Methane Emissions from Irrigated Rice Fields in Northern India (New Delhi)
- Cite this article as:
- Jain, M., Kumar, S., Wassmann, R. et al. Nutrient Cycling in Agroecosystems (2000) 58: 75. doi:10.1023/A:1009882216720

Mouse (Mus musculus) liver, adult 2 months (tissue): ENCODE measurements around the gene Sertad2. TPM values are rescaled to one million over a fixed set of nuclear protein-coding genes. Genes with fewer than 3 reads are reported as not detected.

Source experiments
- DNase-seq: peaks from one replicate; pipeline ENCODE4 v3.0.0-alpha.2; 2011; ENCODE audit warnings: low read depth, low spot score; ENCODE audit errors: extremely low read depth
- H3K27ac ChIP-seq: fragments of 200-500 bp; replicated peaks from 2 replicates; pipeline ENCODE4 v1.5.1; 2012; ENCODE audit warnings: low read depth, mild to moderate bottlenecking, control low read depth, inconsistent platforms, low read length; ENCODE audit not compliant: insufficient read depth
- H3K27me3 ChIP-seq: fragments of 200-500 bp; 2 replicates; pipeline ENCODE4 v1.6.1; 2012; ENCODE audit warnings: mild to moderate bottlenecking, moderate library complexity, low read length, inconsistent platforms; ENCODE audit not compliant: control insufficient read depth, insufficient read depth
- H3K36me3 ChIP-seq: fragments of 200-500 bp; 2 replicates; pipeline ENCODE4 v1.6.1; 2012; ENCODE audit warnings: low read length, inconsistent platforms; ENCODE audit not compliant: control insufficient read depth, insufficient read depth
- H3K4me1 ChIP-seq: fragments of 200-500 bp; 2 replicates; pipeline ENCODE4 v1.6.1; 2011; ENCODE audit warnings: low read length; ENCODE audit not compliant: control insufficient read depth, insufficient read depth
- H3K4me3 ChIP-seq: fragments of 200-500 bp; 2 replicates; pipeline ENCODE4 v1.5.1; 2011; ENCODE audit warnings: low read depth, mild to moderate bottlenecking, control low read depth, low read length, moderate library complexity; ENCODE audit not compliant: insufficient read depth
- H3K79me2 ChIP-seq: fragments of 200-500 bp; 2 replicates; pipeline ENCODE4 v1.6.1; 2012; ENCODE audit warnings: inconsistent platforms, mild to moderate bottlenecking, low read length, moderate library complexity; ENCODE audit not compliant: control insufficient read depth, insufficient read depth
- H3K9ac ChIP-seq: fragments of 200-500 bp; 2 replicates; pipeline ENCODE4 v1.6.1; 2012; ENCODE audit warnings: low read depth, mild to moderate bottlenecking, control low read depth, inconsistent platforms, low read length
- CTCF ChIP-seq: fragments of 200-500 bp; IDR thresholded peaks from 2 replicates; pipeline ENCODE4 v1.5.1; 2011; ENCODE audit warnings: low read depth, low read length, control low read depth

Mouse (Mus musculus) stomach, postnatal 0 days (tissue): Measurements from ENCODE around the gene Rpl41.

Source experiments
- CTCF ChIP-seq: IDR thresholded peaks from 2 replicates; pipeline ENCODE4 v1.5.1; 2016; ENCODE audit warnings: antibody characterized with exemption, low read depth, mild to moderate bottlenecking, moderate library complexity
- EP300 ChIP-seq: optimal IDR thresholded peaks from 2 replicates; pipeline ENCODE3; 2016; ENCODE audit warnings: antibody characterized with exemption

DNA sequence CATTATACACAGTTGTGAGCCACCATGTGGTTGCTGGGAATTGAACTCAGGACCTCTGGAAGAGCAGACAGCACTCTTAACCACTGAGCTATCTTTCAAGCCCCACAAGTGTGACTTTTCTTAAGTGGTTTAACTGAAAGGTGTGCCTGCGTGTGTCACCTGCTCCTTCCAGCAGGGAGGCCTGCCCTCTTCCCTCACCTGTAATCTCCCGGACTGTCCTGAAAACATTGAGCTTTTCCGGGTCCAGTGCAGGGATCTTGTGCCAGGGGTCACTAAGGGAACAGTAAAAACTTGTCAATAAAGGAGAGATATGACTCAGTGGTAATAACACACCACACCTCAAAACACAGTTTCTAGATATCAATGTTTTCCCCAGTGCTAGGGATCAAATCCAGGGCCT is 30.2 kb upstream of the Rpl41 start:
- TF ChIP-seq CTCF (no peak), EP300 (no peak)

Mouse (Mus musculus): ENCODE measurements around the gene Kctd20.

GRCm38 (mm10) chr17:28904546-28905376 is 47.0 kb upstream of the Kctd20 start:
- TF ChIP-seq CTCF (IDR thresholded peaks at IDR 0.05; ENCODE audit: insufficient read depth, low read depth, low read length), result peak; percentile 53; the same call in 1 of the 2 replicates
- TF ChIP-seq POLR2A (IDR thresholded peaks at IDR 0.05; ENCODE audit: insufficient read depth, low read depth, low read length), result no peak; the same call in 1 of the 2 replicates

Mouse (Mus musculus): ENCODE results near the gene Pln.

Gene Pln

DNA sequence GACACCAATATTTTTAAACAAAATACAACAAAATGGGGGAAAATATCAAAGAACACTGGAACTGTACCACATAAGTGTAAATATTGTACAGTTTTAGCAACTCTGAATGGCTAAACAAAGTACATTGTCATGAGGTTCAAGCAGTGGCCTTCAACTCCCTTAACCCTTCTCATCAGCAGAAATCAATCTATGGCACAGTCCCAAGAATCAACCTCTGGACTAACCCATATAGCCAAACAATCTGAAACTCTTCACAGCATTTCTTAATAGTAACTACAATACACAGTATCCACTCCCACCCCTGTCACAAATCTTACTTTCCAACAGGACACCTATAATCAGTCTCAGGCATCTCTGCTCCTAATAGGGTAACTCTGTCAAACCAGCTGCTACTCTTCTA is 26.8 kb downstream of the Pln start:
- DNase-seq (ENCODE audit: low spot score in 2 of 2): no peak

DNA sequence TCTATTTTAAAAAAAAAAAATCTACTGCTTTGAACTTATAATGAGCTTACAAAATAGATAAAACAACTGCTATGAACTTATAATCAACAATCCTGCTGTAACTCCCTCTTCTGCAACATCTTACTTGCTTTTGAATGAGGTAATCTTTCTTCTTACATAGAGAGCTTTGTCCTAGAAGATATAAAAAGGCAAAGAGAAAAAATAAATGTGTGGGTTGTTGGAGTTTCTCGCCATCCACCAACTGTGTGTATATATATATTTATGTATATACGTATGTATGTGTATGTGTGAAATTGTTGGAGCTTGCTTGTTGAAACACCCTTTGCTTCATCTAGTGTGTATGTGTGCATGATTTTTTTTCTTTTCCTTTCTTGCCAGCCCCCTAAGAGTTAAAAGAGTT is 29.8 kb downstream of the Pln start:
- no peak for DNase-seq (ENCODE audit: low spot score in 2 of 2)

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Methane (CH4) emission fluxes from rice fields as affected by water regime, organic amendment, and rice cultivar were measured at the Indian Agricultural Research Institute, New Delhi, using manual and automatic sampling techniques of the closed chamber method. Measurements were conducted during four consecutive cropping seasons (July to October) from 1994 to 1997. Emission rates were very low (between 16 and 40 kg CH4 m−2 season−1) when the field was flooded permanently. These low emissions were indirectly caused by the high percolation rates of the soil; frequent water replenishment resulted in constant inflow of oxygen in the soil. The local practice of intermittent flooding, which encompasses short periods without standing water in the field, further reduced emission rates. Over the course of four seasons, the total CH4 emission from intermittently irrigated fields was found to be 22% lower as compared with continuous flooding. The CH4 flux was invariably affected by rice cultivar. The experiments conducted during 1995 with one cultivar developed by IRRI (IR72) and two local cultivars (Pusa 169 and Pusa Basmati) showed that the average CH4 flux from the intermittently irrigated plots without any organic amendment ranged between 10.2 and 14.2 mg m−2 d−1. The impact of organic manure was tested in 1996 and 1997 with varieties IR72 and Pusa 169. Application of organic manure (FYM + wheat straw) in combination with urea (1:1 N basis) enhanced CH4 emission by 12–20% as compared with fields treated with urea only. The site in New Delhi represents one example of very low CH4 emissions from rice fields. Emissions from other sites in northern India may be higher than those in New Delhi, but they are still lower than in other rice-growing regions in India. The practice of intermittent irrigation--in combination with low organic inputs--is commonly found in northern India and will virtually impede further mitigation of CH4 emissions in significant quantities. In turn, the results of this study may provide clues to reduce emissions in other parts of India with higher baseline emissions.